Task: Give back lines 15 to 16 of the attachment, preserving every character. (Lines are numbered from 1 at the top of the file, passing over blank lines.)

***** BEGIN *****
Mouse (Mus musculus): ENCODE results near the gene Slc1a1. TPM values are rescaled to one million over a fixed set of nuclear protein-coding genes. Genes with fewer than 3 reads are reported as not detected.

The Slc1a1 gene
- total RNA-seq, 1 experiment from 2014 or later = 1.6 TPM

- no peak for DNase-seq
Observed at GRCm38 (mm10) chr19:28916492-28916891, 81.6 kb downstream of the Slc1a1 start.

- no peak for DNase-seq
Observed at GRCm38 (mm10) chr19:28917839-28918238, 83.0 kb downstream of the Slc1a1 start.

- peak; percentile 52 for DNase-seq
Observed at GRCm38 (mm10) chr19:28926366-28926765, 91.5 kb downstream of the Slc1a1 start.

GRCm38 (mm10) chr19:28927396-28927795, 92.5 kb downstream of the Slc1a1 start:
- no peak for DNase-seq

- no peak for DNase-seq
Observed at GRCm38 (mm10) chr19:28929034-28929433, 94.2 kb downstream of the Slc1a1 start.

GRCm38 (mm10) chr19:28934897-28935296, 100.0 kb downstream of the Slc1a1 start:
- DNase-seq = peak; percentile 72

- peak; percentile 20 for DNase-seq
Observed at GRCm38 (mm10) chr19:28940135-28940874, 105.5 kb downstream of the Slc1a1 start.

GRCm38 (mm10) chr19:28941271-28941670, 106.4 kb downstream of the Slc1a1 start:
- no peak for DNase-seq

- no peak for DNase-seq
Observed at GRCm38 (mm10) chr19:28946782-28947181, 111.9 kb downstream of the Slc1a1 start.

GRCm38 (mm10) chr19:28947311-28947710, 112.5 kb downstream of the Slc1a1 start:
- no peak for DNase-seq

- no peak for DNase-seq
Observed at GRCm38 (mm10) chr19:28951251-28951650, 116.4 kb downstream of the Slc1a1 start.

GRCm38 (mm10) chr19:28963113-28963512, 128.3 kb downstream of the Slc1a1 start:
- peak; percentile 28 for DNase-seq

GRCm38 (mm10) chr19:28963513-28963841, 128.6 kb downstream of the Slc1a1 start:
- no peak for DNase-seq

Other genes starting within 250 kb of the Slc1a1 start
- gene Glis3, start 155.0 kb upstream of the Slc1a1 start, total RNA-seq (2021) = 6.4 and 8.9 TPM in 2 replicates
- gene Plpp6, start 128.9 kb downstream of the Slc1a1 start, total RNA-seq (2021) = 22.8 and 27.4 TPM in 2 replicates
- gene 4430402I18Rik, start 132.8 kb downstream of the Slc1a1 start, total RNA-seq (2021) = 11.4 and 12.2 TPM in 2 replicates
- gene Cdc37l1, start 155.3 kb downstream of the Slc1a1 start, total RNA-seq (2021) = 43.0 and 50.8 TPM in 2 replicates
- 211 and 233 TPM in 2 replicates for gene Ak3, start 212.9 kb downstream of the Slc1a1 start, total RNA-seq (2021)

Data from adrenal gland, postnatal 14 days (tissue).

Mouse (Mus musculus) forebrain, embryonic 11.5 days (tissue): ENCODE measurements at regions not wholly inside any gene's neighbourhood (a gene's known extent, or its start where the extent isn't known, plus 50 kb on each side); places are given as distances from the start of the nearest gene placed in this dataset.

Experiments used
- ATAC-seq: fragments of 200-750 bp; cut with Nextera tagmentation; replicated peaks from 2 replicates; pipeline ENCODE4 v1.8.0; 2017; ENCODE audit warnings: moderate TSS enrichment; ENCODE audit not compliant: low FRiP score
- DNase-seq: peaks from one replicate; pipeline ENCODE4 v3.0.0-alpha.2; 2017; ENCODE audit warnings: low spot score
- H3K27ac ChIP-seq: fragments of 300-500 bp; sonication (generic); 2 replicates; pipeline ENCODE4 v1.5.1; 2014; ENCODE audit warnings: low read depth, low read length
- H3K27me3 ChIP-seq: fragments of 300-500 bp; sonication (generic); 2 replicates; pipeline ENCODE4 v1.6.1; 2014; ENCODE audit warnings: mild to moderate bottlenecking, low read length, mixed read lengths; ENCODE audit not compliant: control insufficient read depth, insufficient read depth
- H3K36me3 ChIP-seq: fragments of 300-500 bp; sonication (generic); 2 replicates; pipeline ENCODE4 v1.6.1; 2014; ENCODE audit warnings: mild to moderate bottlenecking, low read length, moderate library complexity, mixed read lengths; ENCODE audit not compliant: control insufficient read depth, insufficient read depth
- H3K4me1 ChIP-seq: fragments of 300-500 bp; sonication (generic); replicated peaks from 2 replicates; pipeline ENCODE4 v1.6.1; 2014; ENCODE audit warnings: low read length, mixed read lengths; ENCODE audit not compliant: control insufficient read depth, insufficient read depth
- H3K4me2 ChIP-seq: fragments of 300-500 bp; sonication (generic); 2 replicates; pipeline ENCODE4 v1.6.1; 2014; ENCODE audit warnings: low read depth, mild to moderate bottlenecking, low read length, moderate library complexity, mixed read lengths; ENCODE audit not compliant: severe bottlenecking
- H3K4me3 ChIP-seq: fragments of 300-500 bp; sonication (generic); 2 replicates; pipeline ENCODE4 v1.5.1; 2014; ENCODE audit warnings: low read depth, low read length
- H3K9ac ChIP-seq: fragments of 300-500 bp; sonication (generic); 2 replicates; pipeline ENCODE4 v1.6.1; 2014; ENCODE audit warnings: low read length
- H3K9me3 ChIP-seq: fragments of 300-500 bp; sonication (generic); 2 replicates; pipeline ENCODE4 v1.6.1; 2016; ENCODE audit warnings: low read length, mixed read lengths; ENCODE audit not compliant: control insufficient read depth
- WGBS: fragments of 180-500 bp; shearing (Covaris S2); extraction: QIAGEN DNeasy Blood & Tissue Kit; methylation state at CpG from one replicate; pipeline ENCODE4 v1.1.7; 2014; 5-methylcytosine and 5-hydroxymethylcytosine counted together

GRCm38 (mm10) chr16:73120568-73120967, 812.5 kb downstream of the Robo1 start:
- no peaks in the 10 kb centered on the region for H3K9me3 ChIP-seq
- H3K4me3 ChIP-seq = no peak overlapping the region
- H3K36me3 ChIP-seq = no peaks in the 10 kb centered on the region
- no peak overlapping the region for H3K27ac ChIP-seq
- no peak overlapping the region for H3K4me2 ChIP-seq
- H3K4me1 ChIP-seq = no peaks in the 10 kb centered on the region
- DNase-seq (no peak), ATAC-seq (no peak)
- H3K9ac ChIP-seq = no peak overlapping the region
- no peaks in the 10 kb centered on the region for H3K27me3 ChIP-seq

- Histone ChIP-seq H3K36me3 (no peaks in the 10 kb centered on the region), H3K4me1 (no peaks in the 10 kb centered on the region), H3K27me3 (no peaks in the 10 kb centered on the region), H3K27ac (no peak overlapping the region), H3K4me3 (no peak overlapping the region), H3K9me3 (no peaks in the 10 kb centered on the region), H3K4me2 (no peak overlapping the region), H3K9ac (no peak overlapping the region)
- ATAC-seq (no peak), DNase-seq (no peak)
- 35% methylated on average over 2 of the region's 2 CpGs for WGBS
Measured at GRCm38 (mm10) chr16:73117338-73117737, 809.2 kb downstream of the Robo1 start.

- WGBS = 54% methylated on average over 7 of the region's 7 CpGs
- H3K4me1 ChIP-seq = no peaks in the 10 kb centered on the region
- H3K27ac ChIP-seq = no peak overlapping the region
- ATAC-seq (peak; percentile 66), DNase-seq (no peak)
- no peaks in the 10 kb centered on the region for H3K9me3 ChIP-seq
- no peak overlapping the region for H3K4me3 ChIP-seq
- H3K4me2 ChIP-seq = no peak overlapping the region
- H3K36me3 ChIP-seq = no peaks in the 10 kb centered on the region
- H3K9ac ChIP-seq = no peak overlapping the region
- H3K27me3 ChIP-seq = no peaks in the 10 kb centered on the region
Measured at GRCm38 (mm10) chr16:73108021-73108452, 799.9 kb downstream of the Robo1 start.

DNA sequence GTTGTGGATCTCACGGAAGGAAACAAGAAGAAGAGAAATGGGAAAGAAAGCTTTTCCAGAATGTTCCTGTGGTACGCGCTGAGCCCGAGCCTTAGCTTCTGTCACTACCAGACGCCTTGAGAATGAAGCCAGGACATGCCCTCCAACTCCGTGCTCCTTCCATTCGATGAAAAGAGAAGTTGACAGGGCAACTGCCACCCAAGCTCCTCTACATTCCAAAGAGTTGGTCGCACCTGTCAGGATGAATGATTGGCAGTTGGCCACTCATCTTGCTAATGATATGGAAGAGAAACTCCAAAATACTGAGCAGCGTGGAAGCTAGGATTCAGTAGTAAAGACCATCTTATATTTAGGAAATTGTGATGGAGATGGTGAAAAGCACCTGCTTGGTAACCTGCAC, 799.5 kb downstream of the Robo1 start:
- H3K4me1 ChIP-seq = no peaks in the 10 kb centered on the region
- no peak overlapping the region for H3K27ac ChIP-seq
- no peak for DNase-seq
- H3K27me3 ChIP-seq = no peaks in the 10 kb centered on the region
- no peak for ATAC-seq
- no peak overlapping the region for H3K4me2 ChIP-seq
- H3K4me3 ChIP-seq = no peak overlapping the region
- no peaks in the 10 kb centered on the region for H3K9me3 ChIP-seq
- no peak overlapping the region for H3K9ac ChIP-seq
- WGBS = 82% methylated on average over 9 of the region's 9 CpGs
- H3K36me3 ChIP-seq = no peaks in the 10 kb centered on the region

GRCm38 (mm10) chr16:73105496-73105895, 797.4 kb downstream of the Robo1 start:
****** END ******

- DNase-seq = peak; percentile 72

- peak; percentile 20 for DNase-seq